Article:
School leaders pack hearing room to oppose district realignment measure

School leaders from across the state on Wednesday packed a legislative hearing room to overflowing to oppose a bill that they said would close schools and destroy communities.

The House Education Committee took no action on House Bill 2504 after lengthy testimony.

State Rep. John Bradford, R-Lansing, the author of the bill, said the measure would save $173 million over 10 years by reducing the number of school districts in Kansas from 286 to 132.

“It is past time to look at possible realignments, considering the fact that we are faced with finding efficiencies in state government and eliminating wasteful practices,” Bradford said.

Mike Howerton, a retired businessman from Labette County, said his county was a “poster child” to merge districts. With a student population of 3,850 students, there are four districts there.

But state Rep. Sue Boldra, R-Hays, said if Labette County residents want to merge districts they can already do that on the local level.

Opponents of the bill said the estimated savings paled in comparison to the disruption and harm the legislation would inflict on the Kansas public education system.

Tom Benoit, Palco USD 269 school board member, and speaking on behalf of Schools for Quality Education, said school districts have made many moves to become more efficient by reducing administrators, counselors, maintenance personnel and secretaries.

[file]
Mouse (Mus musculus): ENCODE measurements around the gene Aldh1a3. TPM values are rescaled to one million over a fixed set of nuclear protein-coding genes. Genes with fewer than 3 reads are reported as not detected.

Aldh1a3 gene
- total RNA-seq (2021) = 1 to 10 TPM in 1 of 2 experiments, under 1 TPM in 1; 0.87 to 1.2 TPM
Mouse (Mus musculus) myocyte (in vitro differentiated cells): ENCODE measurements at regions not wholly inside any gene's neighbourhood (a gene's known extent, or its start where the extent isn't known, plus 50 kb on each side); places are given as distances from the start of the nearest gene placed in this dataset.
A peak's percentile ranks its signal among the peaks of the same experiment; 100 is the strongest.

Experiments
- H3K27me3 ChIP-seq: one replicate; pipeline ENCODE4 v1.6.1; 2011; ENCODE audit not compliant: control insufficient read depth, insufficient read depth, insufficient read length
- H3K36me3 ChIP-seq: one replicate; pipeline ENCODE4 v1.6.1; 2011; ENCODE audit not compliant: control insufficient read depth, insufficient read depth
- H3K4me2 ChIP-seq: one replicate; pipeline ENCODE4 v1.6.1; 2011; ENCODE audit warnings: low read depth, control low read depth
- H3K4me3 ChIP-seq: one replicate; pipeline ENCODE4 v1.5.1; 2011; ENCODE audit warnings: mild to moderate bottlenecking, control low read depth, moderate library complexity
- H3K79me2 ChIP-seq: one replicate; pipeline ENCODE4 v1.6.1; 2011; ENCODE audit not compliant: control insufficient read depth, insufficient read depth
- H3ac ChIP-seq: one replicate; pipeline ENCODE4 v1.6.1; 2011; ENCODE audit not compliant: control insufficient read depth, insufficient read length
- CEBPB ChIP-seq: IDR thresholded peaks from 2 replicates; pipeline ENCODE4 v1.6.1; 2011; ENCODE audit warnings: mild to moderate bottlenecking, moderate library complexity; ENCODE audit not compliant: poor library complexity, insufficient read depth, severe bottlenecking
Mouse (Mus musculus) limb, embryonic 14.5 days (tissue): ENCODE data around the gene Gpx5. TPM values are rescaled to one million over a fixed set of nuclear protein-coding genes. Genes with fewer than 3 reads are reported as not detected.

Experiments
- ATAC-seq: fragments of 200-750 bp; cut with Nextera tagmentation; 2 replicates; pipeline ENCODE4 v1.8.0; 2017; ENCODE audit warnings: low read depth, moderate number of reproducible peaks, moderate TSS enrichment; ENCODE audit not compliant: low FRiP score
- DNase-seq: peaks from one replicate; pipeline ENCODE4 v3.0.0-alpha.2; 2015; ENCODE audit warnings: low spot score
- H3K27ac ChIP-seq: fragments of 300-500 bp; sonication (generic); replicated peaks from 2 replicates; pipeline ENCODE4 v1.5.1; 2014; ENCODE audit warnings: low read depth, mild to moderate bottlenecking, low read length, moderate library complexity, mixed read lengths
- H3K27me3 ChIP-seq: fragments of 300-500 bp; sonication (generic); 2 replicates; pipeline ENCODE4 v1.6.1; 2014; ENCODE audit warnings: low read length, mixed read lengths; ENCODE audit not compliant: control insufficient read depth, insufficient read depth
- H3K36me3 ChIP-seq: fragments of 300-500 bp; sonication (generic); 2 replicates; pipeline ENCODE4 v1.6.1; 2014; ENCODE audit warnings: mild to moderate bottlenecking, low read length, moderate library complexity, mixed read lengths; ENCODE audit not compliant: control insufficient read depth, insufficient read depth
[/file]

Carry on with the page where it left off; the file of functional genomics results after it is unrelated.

He said the bill would result in numerous schools being shut down which will add to the transportation time of many students.

Shawn Cardin, school board member of Central Heights USD 288 in Richmond, questioned the logic of the portion of the bill that says a realigned school district cannot exceed 120 percent of the number of administrators and supervisors of the school district with the largest enrollment in the county.

“How does this seem like a good idea to consolidate four current districts into one and yet only have no more than 120 percent of administrators and supervisory service employees? Do you think it is possible to still efficiently run a district which will essentially double in size but with only 20 percent more staff currently at Ottawa USD 290?”

Lori Johnson, a school board member for Girard USD 248, said consolidation would devastate local small businesses and communities while saving little.

“Compared to the negative financial impact it will have on Kansas communities, it is simply not worth the cost,” she said.

About a dozen people spoke against the bill including six school board members, Kansas Families for Education and G.A. Buie, who is executive director of United School Administrators of Kansas and was also speaking on behalf of the Kansas School Superintendents' Association and Kansas Association of Special Education Administrators.

Buie noted that school districts have already been merging — there are 20 fewer districts now than 20 years ago.

“Communities are making these difficult decisions on their own. They are creating relationships that make the most sense for their students as well as their communities,” he said.

Nearly 30 submitted written testimonies opposed to the bill, including KASB. Here is a link to that testimony. KASB also held a briefing on the legislation to several dozen school officials just hours before the committee meeting.

Three presenters favored the bill and one was neutral — Dave Trabert, head of the Kansas Policy Institute.



February 4, 2016